7.    The SALN mandate is in the Constitution to promote transparency and accountability. It is there in order to minimize, if not totally eradicate, graft and corruption. Declaration under oath means openness, no concealment, NO SECRETS. In construing this provision in the Constitution, we should bear in mind the object (transparency) sought to be accomplished by its adoption, and the evils (graft & corruption) sought to be prevented or remedied.
8. Cj Corona should have known that the fundamental principle of constitutional construction is to give effect to the intent of the framers of the organic law and of the people adopting it. SECRECY is the opposite of TRANSPARENCY. Providing an escape route for public officials to hide ill-gotten wealth such as what CJ Corona did is diametrically opposed to the intent and spirit of the SALN law.

CJ Corona argues that he did not declare his dollar deposits because they were “absolutely confidential” as provided for under Republic Act 6426. 

Not really. First, the banks are mandated to reveal “covered” (P500K +) and “suspicious” (less than P500K) transactions under the Anti-Money Laundering Law. Second, the depositor can waive the confidentiality, it being his right. Third, he can declare his deposits, it being his duty such as including them as income in his tax returns as the case may be. Fourth, it can be garnished to satisfy the depositor’s judgment obligations to prevent injustice and for equitable grounds as decided in (Salvacion vs. Central Bank of the Philippines, G.R. 94723, August 21, 1997) by the Supreme Court led by Justices who eventually became Chief Justices namely Narvasa, Davide, Puno and Panganiban. Last and most importantly, he must have declared them in his SALN.

Cj Corona also says that the P80-M deposits under his name were not declared because the funds are commingled with other funds owned by others. Under bank rules, there is a presumption that the deposit account is owned by the person named in the account who correspondingly exercises ownership rights such as withdrawals, transfers, closure, signatory, etc.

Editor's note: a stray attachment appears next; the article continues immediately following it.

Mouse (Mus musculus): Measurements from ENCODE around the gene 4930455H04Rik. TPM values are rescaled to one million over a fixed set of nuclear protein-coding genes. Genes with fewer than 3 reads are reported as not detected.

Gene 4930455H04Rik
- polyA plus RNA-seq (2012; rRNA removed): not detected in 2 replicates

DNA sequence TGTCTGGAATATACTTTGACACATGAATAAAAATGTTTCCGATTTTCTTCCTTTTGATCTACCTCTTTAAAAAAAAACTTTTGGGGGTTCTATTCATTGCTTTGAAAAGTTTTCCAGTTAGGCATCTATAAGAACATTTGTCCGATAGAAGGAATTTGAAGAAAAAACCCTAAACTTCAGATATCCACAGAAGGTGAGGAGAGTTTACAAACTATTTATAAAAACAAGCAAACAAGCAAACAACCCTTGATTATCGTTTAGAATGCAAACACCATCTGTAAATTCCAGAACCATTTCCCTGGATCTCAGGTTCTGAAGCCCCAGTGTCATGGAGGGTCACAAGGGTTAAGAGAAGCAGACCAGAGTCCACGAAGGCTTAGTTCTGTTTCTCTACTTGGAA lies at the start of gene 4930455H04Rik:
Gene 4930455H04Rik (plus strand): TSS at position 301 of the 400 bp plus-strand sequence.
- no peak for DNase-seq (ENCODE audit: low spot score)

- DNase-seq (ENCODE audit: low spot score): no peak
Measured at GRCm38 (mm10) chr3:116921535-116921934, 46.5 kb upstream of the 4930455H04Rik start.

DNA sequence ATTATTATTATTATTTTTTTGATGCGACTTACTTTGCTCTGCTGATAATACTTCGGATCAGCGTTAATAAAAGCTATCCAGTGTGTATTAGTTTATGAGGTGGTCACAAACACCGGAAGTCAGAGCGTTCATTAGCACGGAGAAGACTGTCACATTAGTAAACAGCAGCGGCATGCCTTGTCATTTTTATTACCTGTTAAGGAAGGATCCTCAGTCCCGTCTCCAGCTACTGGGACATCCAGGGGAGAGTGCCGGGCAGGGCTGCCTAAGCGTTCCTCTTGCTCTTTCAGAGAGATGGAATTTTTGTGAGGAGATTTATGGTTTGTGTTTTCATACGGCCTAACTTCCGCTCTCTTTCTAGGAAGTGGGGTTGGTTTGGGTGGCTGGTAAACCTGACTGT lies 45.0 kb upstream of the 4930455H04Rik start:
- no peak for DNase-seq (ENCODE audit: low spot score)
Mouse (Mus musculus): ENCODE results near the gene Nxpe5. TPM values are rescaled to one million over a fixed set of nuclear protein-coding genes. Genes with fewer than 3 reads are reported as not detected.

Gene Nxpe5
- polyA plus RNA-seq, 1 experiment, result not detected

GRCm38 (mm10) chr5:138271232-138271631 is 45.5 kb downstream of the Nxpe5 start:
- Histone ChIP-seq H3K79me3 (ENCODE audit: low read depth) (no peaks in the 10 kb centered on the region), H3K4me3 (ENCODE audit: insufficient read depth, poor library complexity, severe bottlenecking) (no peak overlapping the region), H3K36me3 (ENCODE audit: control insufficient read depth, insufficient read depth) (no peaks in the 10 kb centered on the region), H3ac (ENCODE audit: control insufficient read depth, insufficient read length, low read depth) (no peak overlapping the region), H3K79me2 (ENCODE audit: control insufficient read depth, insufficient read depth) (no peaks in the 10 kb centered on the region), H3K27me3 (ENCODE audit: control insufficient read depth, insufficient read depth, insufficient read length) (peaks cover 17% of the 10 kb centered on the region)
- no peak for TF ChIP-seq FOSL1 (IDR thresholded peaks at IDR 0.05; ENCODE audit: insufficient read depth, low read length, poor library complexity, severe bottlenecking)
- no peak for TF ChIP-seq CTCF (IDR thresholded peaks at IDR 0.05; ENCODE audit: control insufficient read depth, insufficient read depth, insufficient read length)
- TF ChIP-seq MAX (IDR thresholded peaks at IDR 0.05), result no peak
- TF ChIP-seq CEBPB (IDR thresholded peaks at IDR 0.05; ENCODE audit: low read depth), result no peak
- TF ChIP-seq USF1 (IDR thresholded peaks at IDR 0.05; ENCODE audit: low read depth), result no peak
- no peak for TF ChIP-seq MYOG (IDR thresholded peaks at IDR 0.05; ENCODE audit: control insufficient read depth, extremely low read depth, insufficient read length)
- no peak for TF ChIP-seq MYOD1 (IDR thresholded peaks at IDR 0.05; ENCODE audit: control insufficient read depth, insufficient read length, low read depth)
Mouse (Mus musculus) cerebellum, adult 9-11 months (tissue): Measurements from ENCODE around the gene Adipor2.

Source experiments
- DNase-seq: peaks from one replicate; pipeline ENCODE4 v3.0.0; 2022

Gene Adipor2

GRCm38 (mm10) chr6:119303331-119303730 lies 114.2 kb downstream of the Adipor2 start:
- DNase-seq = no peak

CJ Corona should have declared these commingled peso deposits in his assets as cash in bank and declared as liabilities the funds belonging to others. Even banks declare in their financial statements their customers’ bank balances as liabilities.

We must remember though. Ombudsman claimed in her testimony that based on the AMLC report, CJ Corona has P282-M.

CJ Corona admits to having inaccuracies and discrepancies in his SALNs. For these, he said he could only be charged for committing perjury, which is not a high crime, hence- not impeachable. He also attributes his mistakes to not being an accountant.

Based on the evidence presented and my own analysis, CJ Corona willfully made false statements under oath in his SALNs 2002, 2003, 2004, 2005, 2006, 2007, 2008, 2009, and 2010. He also claims to have earned substantial amounts of money since 1969. The problem is, he did not declare them as his assets in 2002 when he first joined the Supreme Court.

Winston Churchill, using more diplomatic language would say, “CJ Corona is guilty of a deliberate attempt to commit a terminological inexactitude.”

In a blunt and undiplomatic term, Ombudsman Carpio Morales said what Churchill really meant, “CJ Corona is a certified LIAR!”

The inaccuracies and discrepancies were not mere mistakes made by a non-accountant lawyer. They were committed expecting not to be discovered by virtue of the cover provided by the Supreme Court and the Foreign Currency Deposit Secrecy law.

CJ Corona knew what he was doing.  He took up Legal Accounting in Law school. He took up Management Accounting in his MBA. He learned reading and analyzing Financial Statements in his LL.M, in Development Bank of the Philippines and in SGV, worldwide known Auditing and Management Consulting firm.

Feigning good faith mistake is no defense. Besides R.A. 6713 is a special law where offenses under are considered Mala-Prohibita. This means, CJ should declare under oath ALL his ASSETS, LIABILITIES, and NET WORTH accurately. If he did not do so, he is GUILTY. Intent, good faith, malice are irrelevant.

CJ Corona violated his oath of office. He committed offenses against public interest by making false statements in a narration of facts such as the SALN. He failed to uphold and defend the Constitution. He is guilty of Betrayal of Public Trust.